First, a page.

a veritable sea of lights. They cried
“So He it is who all this while hath sought
Himself; and He and I and we and thou
are but a pretext, subterfuge and trick!
Our doubts and questions rose from this one fact,
that Water’s veil is Water—nothing more.
Thank God our troubling doubts are put to flight,
imagination and warped fantasies
dispelled at last and laid to rest. Now we
have learned that all our voyaging is but
an inward voyage, and in all our sea
none swim beside us. All, all, all is He!”


The less, the more—the good, the bad—the sweet
and bitter: If we wish to pry within
the secrets of a thing, we must perforce
have recourse to its opposite, its twin.
But know that our Creation’s eyes are blind
because HE has no opposite, no like,
comparison nor similitude; and in
His Essence, all such opposites are one.
How faint, how small our knowledge of this truth,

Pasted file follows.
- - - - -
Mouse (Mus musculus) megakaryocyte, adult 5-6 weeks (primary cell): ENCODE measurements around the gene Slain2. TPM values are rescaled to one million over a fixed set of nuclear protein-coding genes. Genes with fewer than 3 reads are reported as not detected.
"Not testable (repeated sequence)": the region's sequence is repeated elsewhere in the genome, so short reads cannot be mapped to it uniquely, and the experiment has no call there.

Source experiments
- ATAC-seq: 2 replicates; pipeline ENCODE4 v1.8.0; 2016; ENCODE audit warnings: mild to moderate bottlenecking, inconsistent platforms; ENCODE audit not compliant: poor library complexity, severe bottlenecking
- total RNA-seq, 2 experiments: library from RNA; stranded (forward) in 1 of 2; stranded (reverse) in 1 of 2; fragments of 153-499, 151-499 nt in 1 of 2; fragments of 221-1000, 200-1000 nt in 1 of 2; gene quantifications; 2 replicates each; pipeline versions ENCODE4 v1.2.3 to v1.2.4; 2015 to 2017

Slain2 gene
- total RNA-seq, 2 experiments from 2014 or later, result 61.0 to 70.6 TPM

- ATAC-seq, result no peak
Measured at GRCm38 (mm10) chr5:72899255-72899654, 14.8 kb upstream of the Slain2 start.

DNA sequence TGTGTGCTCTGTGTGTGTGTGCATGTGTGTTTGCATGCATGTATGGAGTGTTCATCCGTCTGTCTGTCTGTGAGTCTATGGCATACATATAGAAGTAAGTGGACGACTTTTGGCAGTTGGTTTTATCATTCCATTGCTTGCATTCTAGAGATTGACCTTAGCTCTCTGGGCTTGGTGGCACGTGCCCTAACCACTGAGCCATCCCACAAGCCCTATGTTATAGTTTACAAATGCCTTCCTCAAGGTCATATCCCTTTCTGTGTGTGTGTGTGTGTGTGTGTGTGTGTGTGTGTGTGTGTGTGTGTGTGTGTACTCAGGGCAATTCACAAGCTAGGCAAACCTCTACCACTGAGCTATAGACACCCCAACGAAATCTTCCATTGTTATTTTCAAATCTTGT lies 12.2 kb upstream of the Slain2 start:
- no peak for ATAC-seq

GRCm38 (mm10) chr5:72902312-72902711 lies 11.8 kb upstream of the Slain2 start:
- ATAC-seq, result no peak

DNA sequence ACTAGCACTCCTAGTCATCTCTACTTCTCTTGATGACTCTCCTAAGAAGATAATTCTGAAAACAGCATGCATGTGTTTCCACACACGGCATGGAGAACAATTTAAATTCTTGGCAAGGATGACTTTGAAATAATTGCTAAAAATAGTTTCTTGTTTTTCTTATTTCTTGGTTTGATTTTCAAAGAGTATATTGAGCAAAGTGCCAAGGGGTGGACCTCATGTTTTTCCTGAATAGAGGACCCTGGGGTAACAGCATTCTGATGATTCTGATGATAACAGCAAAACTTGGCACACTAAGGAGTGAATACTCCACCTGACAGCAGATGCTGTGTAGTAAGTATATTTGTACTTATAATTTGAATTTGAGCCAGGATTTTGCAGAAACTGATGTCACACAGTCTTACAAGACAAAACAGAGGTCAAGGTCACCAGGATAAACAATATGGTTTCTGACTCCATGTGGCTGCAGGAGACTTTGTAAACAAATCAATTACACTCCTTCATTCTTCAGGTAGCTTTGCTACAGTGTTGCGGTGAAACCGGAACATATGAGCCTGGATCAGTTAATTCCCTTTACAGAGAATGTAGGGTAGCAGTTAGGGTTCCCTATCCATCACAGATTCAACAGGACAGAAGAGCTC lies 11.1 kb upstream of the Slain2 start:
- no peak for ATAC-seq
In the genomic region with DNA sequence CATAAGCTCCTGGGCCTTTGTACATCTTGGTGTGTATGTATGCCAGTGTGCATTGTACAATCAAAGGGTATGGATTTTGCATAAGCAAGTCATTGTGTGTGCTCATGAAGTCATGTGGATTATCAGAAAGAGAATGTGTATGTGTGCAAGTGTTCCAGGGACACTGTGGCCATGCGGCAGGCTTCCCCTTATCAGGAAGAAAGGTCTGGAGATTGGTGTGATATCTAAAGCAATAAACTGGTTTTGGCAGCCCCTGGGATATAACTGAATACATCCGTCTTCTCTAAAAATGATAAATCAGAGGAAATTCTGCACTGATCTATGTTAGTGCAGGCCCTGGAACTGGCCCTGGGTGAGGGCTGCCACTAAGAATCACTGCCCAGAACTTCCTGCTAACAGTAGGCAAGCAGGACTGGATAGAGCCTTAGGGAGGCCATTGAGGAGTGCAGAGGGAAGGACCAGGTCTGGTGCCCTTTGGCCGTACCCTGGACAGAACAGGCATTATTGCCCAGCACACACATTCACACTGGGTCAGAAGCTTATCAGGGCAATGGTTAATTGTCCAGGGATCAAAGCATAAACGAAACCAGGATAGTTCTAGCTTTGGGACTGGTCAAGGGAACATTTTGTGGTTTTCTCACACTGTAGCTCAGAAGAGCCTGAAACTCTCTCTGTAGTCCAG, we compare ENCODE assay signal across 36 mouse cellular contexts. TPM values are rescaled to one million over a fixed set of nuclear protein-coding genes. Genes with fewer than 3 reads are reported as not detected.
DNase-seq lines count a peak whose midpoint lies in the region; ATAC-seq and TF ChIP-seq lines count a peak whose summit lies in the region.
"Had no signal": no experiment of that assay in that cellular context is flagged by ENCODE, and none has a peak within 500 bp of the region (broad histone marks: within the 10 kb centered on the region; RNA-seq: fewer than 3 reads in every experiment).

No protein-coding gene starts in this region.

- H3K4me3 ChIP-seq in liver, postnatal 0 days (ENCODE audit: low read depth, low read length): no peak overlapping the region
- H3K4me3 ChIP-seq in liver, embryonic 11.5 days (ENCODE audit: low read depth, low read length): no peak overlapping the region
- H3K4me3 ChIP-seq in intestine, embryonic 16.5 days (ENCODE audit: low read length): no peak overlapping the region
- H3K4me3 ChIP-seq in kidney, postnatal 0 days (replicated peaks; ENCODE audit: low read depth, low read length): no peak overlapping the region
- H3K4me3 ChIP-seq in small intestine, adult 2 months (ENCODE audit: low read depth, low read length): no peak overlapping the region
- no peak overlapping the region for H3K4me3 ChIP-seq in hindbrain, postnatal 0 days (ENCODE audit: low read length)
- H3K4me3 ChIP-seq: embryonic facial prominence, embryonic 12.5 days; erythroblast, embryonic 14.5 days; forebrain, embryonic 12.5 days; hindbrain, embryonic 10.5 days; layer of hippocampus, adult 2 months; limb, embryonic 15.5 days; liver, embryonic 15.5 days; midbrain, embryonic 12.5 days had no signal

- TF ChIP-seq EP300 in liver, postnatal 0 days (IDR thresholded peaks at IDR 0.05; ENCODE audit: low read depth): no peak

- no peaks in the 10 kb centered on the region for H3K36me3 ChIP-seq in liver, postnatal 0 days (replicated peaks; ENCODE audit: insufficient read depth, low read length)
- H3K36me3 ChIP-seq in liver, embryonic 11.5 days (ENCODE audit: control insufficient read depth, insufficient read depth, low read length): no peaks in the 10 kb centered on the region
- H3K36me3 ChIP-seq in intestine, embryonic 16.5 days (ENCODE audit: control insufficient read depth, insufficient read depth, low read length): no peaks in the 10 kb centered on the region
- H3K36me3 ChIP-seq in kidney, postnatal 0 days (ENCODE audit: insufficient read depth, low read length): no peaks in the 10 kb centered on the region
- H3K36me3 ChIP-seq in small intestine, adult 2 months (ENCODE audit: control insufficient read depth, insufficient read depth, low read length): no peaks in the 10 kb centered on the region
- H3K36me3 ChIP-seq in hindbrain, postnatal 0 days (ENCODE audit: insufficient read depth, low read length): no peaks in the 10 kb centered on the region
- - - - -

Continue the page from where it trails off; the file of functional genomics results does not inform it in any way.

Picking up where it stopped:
for knowledge is distinction, nor can we
distinguish aught except between two things.
The portals of Distinction have been closed
by Unity, and if you should attain
to gnosis in the One, then recognize
that though He be possessed of attributes,
His Essence is but one—“Say: He is One”!


[1] Dīwān-i Shāh Dā‘ī ed. Muhammad Dabir Sīāqī, introduction by ‘Alī Asghar Hikmat (Tehran, 1339), two volumes.

[2] The famous mystic and poet. See Jean Aubin (editor), Materiaux pour la bibliographie de Shāh Nī‘matullāh Walī Kirmānī (Paris, 1956); E. G. Browne, A Literary History of Persia (Cambridge, 1969), Vol. III, pp. 463-73; Nasrollah Pourjavady and Peter L. Wilson, “The Descendents of Shāh Nimatullāh Walī Kirmānī”, Islamic Culture (Hyderabad) Jan. 1973.